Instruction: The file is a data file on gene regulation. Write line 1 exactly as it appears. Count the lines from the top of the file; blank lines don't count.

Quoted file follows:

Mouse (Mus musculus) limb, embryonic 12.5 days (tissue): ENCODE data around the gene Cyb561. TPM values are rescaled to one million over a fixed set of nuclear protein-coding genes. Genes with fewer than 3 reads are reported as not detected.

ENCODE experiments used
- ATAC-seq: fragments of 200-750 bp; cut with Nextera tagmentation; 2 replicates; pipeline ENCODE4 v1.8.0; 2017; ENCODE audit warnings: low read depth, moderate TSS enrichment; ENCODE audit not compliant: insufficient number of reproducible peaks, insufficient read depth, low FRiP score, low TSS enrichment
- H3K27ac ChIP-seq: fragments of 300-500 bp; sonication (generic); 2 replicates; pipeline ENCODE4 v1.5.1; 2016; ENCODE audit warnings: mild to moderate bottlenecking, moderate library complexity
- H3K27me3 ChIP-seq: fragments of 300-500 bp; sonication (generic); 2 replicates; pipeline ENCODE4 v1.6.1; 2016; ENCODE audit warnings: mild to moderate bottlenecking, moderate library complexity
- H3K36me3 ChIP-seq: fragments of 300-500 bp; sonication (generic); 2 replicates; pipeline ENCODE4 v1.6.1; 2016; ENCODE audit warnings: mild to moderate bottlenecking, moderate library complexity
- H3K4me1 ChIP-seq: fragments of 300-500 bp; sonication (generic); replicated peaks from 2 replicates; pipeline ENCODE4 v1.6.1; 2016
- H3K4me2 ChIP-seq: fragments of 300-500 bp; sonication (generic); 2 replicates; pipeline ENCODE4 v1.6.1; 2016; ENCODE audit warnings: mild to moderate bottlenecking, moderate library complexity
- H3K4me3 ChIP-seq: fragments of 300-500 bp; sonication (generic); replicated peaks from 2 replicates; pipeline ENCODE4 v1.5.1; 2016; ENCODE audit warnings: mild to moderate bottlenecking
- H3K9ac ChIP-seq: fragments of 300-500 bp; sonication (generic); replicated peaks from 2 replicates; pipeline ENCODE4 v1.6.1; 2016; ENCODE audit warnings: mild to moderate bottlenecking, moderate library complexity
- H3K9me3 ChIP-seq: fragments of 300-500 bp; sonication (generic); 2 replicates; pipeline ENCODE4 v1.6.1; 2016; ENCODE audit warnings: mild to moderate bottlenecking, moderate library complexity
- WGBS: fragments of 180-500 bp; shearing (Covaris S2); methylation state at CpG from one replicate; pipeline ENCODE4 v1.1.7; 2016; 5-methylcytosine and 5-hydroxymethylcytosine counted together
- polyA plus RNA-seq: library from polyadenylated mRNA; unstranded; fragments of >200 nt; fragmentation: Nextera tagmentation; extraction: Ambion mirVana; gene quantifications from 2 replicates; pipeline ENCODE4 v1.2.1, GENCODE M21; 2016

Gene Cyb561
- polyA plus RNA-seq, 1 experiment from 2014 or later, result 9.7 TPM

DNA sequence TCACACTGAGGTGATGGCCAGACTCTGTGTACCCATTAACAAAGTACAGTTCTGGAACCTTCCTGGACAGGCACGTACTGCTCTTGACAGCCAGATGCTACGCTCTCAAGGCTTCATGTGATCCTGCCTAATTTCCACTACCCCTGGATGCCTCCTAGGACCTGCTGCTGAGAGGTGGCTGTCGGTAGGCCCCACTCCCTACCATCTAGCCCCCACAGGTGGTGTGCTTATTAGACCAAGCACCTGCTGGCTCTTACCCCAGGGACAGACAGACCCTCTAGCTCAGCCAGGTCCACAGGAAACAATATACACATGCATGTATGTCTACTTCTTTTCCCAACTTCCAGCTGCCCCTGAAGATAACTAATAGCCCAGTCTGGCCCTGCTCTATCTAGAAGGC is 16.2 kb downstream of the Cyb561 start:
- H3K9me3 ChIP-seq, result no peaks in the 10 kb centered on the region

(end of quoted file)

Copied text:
Mouse (Mus musculus) limb, embryonic 12.5 days (tissue): ENCODE data around the gene Cyb561. TPM values are rescaled to one million over a fixed set of nuclear protein-coding genes. Genes with fewer than 3 reads are reported as not detected.